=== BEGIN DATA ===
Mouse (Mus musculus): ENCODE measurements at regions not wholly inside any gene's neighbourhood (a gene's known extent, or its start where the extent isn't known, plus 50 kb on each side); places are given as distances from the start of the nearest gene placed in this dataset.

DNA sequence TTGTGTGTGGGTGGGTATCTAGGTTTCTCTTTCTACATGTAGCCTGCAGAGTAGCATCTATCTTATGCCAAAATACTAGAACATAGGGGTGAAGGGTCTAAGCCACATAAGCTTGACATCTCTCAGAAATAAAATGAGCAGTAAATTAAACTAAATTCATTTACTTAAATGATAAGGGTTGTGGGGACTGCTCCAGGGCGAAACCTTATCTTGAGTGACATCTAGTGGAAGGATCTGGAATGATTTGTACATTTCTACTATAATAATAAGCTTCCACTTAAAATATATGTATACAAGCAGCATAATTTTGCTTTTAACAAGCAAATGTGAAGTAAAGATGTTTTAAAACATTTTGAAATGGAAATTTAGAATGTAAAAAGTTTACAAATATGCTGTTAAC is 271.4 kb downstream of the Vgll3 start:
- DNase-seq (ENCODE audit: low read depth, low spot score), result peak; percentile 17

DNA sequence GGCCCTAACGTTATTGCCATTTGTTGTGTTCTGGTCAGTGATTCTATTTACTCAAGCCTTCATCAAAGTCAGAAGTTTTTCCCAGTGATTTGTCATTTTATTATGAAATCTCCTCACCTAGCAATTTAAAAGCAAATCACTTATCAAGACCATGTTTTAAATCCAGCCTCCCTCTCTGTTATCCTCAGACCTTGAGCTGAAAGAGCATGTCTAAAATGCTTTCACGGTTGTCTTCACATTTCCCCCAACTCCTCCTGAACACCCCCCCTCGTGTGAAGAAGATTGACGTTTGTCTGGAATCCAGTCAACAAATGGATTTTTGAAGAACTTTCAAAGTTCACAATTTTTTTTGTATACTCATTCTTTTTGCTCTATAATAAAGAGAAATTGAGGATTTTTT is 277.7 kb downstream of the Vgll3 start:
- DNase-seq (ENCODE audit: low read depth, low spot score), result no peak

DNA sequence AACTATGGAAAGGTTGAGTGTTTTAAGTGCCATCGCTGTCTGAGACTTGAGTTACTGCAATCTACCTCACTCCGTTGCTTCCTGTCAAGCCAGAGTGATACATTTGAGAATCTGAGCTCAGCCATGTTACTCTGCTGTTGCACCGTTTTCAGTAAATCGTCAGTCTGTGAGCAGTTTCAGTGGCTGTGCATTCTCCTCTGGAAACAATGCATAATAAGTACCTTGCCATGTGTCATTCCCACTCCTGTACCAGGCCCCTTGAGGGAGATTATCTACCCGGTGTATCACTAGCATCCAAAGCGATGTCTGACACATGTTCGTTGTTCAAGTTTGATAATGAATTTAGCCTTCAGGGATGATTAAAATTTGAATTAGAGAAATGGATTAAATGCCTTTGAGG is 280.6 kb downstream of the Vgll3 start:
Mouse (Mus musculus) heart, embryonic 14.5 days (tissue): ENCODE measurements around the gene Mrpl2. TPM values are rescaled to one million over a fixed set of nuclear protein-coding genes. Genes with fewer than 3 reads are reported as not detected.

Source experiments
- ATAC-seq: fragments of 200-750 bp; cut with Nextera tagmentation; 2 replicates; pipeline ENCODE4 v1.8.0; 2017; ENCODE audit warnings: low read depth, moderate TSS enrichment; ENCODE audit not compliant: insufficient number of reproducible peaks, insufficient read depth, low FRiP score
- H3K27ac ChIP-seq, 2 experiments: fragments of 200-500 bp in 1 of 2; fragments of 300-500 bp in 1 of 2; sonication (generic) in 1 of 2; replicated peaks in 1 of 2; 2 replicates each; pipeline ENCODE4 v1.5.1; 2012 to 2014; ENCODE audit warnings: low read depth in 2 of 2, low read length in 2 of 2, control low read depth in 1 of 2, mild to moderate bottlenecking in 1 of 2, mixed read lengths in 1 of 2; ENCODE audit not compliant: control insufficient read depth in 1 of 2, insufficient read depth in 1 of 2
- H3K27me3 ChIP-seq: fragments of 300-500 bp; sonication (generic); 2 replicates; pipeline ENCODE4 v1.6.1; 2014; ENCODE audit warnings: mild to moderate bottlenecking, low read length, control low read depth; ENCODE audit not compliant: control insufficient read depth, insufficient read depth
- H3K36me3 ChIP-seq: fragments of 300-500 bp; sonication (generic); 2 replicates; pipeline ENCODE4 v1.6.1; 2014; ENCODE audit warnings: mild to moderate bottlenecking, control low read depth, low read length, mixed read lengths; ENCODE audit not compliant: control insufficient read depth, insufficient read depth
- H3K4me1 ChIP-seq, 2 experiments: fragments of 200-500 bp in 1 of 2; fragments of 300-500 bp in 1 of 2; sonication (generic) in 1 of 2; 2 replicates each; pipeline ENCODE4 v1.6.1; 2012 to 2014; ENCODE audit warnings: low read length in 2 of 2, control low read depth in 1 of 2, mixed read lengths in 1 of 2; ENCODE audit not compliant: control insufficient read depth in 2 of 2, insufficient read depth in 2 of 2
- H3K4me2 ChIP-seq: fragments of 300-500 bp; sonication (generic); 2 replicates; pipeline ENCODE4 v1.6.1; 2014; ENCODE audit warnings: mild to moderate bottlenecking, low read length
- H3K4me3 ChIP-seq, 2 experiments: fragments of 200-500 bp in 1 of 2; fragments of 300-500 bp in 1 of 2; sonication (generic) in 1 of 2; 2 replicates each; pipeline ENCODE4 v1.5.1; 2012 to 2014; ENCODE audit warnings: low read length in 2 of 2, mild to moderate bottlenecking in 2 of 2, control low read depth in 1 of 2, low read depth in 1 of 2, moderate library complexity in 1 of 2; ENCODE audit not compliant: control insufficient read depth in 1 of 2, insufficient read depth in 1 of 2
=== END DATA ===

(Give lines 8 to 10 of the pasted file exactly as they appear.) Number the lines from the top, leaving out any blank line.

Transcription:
Source experiments
- ATAC-seq: fragments of 200-750 bp; cut with Nextera tagmentation; 2 replicates; pipeline ENCODE4 v1.8.0; 2017; ENCODE audit warnings: low read depth, moderate TSS enrichment; ENCODE audit not compliant: insufficient number of reproducible peaks, insufficient read depth, low FRiP score
- H3K27ac ChIP-seq, 2 experiments: fragments of 200-500 bp in 1 of 2; fragments of 300-500 bp in 1 of 2; sonication (generic) in 1 of 2; replicated peaks in 1 of 2; 2 replicates each; pipeline ENCODE4 v1.5.1; 2012 to 2014; ENCODE audit warnings: low read depth in 2 of 2, low read length in 2 of 2, control low read depth in 1 of 2, mild to moderate bottlenecking in 1 of 2, mixed read lengths in 1 of 2; ENCODE audit not compliant: control insufficient read depth in 1 of 2, insufficient read depth in 1 of 2